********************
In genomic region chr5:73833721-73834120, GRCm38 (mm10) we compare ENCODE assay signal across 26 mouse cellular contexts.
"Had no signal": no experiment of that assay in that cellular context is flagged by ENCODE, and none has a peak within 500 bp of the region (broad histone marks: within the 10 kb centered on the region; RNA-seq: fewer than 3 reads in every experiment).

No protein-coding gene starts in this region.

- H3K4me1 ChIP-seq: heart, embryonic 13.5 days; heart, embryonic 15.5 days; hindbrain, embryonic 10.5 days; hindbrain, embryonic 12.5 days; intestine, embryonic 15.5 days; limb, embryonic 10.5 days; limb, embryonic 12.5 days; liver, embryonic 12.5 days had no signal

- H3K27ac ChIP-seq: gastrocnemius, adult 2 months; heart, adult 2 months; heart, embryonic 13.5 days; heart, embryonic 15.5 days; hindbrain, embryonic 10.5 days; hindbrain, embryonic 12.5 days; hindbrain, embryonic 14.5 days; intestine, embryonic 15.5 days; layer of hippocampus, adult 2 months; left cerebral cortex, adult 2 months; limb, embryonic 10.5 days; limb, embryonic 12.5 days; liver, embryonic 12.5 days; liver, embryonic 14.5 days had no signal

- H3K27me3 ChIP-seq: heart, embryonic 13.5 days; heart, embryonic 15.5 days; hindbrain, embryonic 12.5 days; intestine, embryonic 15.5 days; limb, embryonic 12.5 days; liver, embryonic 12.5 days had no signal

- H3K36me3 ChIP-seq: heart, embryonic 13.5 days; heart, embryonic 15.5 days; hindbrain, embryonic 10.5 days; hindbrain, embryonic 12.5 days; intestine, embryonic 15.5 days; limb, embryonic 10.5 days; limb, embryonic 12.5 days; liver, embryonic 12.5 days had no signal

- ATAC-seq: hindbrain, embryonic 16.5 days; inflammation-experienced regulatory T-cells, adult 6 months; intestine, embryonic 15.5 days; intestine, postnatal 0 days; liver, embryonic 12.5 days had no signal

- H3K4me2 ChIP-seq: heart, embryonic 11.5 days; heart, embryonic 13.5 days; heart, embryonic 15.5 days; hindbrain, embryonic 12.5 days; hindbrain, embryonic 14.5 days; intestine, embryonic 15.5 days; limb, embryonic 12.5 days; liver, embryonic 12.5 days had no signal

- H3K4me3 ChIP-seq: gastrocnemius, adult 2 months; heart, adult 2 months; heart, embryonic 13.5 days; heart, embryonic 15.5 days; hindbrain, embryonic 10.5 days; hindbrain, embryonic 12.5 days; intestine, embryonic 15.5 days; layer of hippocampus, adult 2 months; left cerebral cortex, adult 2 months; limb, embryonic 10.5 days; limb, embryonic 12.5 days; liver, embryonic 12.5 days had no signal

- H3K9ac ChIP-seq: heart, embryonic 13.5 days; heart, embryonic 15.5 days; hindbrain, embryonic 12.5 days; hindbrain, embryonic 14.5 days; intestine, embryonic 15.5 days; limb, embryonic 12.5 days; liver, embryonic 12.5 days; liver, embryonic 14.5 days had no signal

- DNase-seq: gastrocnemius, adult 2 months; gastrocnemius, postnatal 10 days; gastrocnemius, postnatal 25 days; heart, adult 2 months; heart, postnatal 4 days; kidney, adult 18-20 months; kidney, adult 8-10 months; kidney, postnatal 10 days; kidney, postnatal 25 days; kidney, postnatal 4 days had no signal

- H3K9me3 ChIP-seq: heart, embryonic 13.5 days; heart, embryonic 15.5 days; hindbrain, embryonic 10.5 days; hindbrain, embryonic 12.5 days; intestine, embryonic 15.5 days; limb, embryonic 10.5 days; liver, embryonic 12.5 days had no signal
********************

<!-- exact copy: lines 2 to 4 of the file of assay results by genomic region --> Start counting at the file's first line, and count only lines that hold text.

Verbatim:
"Had no signal": no experiment of that assay in that cellular context is flagged by ENCODE, and none has a peak within 500 bp of the region (broad histone marks: within the 10 kb centered on the region; RNA-seq: fewer than 3 reads in every experiment).

No protein-coding gene starts in this region.

- H3K4me1 ChIP-seq: heart, embryonic 13.5 days; heart, embryonic 15.5 days; hindbrain, embryonic 10.5 days; hindbrain, embryonic 12.5 days; intestine, embryonic 15.5 days; limb, embryonic 10.5 days; limb, embryonic 12.5 days; liver, embryonic 12.5 days had no signal